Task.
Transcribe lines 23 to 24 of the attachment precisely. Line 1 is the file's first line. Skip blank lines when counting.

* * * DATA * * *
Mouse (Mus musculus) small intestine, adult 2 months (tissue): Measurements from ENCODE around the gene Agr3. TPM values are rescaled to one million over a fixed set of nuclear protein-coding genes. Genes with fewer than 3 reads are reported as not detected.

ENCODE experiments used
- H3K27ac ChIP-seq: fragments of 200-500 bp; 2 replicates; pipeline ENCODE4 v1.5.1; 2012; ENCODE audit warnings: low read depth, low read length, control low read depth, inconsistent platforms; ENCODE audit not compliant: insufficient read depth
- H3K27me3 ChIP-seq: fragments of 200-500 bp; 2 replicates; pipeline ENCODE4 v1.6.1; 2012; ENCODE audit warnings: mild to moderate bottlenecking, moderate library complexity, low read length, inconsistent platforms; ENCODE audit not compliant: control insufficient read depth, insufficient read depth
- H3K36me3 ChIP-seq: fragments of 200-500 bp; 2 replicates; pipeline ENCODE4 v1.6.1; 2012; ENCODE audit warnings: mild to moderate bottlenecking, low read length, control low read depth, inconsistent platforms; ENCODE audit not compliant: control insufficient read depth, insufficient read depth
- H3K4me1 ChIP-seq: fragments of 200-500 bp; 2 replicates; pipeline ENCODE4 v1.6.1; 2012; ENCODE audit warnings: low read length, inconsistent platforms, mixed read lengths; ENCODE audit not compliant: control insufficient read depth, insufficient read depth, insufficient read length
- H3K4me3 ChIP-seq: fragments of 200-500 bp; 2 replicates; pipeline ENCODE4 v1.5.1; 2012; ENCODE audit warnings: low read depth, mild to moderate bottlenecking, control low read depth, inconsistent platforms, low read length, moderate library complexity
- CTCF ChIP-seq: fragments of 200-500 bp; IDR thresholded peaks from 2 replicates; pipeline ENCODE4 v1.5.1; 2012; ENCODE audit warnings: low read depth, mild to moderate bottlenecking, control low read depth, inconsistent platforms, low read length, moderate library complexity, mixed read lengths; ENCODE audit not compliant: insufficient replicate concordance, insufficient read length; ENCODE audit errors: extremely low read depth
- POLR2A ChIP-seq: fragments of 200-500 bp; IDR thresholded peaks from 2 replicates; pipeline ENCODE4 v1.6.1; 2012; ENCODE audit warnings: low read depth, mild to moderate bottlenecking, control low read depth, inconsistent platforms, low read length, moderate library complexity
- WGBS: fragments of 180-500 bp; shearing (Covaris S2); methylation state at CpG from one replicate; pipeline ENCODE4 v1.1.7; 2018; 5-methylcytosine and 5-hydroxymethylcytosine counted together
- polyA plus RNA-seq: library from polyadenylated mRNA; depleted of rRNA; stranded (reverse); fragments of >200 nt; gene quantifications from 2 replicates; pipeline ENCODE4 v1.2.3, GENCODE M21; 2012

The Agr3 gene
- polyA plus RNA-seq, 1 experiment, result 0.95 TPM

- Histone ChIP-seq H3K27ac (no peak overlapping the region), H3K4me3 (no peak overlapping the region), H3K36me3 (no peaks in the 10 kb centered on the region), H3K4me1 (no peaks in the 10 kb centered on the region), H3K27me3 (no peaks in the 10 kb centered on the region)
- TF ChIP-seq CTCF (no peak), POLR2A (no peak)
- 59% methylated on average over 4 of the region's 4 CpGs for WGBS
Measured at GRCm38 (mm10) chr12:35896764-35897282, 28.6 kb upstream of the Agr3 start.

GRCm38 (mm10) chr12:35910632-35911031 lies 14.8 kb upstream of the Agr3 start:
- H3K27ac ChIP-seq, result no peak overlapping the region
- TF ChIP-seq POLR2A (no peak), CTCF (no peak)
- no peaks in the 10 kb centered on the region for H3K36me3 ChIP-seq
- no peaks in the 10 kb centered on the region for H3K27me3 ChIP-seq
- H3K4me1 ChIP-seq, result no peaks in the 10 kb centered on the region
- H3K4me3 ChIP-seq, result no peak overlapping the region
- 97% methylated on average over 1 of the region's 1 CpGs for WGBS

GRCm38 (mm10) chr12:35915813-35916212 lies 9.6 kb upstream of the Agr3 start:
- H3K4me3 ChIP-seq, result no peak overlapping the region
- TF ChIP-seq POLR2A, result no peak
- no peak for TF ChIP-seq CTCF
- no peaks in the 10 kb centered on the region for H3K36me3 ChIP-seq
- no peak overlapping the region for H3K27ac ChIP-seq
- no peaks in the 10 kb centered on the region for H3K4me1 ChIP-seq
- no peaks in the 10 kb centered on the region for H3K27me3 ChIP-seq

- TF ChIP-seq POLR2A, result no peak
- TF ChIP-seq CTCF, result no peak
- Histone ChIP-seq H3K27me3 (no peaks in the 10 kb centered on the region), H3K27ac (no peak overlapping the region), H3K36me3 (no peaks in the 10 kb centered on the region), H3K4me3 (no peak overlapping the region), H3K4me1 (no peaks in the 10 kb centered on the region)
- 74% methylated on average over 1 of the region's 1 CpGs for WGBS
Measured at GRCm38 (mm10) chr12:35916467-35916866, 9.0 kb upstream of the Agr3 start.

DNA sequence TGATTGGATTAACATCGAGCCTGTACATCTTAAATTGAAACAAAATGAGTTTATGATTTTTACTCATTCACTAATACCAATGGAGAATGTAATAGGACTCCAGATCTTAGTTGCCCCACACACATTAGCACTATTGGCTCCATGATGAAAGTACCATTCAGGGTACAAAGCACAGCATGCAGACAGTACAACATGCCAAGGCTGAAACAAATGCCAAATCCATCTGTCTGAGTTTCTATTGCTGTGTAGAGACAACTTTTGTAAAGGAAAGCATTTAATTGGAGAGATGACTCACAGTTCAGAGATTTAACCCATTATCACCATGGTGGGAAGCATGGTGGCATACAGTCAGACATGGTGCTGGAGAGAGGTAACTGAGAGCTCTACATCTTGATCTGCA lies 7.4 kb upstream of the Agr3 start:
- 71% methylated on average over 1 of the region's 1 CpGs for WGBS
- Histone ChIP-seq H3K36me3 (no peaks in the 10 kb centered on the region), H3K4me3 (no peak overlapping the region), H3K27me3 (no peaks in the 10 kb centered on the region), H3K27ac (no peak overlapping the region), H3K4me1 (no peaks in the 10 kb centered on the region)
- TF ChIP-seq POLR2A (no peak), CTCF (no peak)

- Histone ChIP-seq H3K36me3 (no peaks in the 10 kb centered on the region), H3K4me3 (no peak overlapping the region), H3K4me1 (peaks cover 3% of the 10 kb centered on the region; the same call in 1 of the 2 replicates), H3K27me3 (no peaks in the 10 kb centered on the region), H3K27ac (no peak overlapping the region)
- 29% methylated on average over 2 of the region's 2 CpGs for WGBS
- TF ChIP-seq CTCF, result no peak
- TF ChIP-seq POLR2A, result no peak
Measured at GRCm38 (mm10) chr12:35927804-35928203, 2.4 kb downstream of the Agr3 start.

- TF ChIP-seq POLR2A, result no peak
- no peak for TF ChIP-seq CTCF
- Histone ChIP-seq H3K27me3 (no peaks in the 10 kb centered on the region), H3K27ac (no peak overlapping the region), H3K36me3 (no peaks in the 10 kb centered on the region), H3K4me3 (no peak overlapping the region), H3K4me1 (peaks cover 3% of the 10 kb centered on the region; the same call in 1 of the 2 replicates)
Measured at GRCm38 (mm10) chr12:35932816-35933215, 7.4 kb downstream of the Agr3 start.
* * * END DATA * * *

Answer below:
- H3K4me1 ChIP-seq, result no peaks in the 10 kb centered on the region
- H3K4me3 ChIP-seq, result no peak overlapping the region